The Journal of Lynton Charles, Fiduciary Secretary to the Treasury

Tuesday Fort Knox early, and Bill Bush at No 10 has sent me five clear pages of briefing, headed: "Achievements of the First 1,000 Days". I sit and digest it, as I digest a yoghurty/muesli thing which replaces my pre-Christmas bacon-and-egg bagel. At Sir John Birt's party on Sunday, Nigella Lawson and Polly Toynbee both told me I'd put on weight, and it would be foolish to ignore their warnings. (To my chagrin, Cheryl agreed with them, saying that my stomach made me look like the neck of an ostrich that had swallowed a cushion.)

I am impressed with us. No, really. Stick it all down in one place and it ain't so bad. It may not be the Red Revolution, but I can go on the doorsteps of the Barratt's estates with this lot, and no worries.

At 9am the car arrives to take me to West London and my destination, the studios of The Nicky Campbell Show. Idly I wonder whether Nicky and Alastair are related. And what about Tony and Lionel Blair?

As usual, the ten-year-old researcher woman in flared trousers and fluffy shirt doesn't recognise me, and stares right through my diminishing paunch as I approach. It's just as well that a waiting researcher for a BBC phone-in is always so unmistakable. It's that unique facial expression combining eagerness and ignorance that does it.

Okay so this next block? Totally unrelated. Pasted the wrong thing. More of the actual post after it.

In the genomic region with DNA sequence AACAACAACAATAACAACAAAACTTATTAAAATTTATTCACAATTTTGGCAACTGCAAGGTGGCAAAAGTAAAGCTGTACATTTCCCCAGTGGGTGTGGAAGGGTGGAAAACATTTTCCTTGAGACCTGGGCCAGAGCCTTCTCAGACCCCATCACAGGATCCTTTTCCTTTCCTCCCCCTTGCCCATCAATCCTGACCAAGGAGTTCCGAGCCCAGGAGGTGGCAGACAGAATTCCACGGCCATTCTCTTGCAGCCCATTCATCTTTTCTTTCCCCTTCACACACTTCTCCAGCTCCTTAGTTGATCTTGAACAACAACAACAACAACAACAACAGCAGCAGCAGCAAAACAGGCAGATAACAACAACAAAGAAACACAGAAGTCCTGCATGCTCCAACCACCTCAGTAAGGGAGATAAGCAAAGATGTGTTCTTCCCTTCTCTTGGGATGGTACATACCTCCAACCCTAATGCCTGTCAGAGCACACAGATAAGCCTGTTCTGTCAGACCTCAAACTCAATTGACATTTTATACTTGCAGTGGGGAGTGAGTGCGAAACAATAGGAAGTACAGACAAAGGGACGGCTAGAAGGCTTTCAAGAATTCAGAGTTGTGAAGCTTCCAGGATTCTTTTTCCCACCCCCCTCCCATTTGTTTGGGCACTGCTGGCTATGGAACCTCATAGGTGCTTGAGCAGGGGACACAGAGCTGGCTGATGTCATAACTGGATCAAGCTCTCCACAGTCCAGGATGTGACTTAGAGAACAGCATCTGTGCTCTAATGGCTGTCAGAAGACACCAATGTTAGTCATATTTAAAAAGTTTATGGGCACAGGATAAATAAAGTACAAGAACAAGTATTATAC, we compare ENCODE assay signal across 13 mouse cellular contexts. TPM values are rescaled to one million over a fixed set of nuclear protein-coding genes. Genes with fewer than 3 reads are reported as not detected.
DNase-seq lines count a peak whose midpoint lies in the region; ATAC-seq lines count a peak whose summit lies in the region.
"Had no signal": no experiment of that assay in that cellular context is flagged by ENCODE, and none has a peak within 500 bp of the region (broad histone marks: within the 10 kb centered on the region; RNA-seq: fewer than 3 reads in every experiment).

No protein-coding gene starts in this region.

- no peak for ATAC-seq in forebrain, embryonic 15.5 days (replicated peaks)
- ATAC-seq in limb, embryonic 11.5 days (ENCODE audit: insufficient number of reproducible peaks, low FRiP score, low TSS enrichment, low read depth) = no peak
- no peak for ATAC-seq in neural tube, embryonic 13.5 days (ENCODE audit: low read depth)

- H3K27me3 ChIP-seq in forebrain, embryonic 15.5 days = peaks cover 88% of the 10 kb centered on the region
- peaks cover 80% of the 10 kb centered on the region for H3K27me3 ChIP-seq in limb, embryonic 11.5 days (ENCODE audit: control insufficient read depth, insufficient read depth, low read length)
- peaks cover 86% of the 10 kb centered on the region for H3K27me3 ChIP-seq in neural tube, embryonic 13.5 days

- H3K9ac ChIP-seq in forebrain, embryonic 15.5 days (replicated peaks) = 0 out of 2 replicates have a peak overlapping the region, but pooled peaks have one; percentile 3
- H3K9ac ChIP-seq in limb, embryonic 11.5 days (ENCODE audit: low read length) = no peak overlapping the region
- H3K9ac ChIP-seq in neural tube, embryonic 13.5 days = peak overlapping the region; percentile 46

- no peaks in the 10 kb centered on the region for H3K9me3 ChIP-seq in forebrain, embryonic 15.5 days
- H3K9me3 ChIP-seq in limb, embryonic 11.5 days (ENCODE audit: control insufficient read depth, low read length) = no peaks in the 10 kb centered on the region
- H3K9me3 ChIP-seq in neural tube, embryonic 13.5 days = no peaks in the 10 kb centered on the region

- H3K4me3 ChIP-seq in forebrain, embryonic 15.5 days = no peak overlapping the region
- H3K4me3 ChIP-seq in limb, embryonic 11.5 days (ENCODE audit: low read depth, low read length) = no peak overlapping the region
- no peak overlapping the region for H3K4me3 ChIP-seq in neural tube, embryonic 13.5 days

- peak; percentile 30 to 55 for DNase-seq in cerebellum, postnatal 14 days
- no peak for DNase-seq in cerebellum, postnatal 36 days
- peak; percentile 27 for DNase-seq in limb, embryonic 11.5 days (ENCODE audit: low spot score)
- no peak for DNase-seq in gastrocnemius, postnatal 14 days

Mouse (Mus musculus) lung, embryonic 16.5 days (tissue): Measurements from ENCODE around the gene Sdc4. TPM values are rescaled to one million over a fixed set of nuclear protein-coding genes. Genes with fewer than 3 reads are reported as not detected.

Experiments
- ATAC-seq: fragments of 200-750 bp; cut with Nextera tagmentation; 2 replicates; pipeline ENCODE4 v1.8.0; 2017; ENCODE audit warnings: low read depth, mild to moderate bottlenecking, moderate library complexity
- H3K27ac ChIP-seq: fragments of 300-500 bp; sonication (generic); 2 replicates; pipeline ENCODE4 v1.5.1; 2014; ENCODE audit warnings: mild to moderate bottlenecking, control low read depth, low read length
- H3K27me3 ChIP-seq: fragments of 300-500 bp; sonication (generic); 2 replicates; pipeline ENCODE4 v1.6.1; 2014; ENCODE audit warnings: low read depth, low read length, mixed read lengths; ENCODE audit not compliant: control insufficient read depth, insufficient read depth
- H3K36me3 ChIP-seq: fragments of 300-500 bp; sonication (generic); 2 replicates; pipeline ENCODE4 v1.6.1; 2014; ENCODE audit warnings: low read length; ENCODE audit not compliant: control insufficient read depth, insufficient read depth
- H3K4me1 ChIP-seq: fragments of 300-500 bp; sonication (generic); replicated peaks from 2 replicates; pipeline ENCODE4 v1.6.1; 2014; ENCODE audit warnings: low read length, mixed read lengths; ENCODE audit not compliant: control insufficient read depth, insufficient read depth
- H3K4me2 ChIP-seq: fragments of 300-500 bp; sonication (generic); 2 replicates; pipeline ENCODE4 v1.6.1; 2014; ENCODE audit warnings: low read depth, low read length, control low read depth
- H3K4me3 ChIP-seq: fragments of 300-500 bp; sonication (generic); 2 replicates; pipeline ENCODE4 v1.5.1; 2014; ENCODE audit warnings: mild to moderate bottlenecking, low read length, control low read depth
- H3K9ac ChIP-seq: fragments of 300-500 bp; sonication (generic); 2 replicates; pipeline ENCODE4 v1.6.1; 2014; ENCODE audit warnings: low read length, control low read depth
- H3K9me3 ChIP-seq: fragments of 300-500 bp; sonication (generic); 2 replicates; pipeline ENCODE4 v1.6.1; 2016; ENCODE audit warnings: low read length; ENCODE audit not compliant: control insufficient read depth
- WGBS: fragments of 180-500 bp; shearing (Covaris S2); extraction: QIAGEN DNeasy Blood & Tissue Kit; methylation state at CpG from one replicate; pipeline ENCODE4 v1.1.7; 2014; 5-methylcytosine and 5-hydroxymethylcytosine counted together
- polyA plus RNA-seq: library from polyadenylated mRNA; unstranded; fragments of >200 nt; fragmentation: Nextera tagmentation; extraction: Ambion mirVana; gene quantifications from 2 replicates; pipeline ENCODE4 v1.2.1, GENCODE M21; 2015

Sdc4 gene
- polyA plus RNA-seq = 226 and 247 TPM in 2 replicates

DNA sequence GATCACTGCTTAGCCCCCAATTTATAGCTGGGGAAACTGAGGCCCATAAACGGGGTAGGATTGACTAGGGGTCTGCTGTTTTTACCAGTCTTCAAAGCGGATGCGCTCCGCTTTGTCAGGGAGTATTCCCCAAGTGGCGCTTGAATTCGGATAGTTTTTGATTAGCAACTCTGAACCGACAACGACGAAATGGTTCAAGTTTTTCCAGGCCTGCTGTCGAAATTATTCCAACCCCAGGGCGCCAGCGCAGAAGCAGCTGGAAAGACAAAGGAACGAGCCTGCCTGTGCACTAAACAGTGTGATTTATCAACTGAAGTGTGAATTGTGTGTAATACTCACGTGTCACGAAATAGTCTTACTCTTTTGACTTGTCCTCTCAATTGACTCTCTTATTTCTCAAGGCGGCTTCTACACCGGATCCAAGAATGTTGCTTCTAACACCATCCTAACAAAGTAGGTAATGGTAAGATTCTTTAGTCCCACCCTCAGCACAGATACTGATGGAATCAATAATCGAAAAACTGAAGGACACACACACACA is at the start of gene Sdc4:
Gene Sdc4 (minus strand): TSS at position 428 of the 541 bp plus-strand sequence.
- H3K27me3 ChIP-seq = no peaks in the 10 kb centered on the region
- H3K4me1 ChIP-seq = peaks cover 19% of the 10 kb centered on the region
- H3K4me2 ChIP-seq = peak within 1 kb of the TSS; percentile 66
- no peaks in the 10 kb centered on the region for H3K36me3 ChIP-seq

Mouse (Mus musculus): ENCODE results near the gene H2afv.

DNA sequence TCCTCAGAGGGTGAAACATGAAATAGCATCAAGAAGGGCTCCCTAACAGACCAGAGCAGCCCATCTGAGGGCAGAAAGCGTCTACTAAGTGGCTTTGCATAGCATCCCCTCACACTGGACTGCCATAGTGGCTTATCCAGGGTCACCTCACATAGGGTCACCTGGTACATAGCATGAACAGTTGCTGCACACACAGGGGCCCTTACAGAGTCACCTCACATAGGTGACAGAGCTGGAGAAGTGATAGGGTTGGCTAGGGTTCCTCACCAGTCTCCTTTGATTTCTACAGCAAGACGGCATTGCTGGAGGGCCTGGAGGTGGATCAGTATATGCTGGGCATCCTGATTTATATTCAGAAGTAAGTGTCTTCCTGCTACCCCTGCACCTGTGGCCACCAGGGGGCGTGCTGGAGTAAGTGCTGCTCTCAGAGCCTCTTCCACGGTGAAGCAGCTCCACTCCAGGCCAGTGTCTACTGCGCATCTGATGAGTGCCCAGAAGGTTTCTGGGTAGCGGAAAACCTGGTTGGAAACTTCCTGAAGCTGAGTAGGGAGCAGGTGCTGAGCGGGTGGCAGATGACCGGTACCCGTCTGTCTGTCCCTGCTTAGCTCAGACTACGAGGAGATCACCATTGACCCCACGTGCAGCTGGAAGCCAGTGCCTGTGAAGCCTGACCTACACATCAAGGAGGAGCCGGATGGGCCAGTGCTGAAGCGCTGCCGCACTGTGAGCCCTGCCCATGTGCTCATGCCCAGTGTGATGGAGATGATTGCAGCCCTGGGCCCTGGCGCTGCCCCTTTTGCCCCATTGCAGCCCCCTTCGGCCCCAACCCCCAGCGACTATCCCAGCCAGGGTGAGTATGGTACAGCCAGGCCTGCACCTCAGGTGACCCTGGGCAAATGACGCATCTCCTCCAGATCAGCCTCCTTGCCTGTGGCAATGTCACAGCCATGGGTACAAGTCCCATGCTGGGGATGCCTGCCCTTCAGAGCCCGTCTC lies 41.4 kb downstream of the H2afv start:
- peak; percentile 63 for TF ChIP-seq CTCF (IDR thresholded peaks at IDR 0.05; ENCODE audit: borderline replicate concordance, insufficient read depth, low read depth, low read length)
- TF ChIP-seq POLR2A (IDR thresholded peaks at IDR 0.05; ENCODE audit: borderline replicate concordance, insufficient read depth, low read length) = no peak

I'm on with an anonymous Lib Dem spokesman called Jake Tibble, who sits for a constituency so far to the west that it's 90 per cent rocks and 10 per cent clotted cream. The Tory is that mad right-wing TA captain, Julian Swyne, now (Jesus wept!) shadow higher education minister. Swyne's prematurely grey hair is parted in the centre and swept back like Billy Bunter's and, as ever, he wears a tweed jacket with leather patches, and a cravat.

We do our party pieces, probed on the way by Campbell. It's the usual stuff. Swyne has got his crib-sheet too, intoning something about "Labour's lies" every five seconds, his eyes shooting all over the studio as he speaks. Tibble laments the lack of expenditure on every area under discussion, and explains how we could pay for it all out of Mr Brown's war-chest. But Nicky isn't really interested in either of them. He wants to get to the callers.

Things start to go haywire when the subject - introduced by a caller - turns to drugs. Apropos of nothing at all, Tibble interrupts a Swyne rant and says: "I took drugs you know." There is a stunned silence. Campbell turns to him, knowing he's got a story. "Oh yes, when I was at college I smoked cannabis. Several times. And I inhaled," he adds proudly. "But I ought to stress that I didn't like it and I would urge young people not to do it. Though I understand where they're coming from."

And I bloody well understand where Tibble is coming from. And I surely know where Campbell is going to. "Lynton Charles," he smiles, "what about you? Did you ever, er, indulge?"

There is nothing else for it. I head Mo-wards. "I was a student in the early seventies," I say, "and I seem to recall taking the occasional puff. But I didn't care for it." Meanwhile memories of whole wonderful days spent in a marijuana haze, inventing flavours for Opal Fruits ("Lemon! Lime! Strawberry! Bee!") flood back.

There is a caller on the line. He's John from Exeter and his is a voice I remember all too well. "I just want to remind Mr Charles that, when I knew him, his nickname was Sammy Score, and he used to keep half the campus in Red Leb, so it's . . . "

He's cut off. "I'm very sorry about that," says Nicky. "That was another visit from our hoax caller. He pretended to be the Welsh darts champion yesterday. Take no notice. Now Julian Swyne, what drugs are you on?"

This article first appeared in the 31 January 2000 issue of the New Statesman, Why arms sales are bad for Britain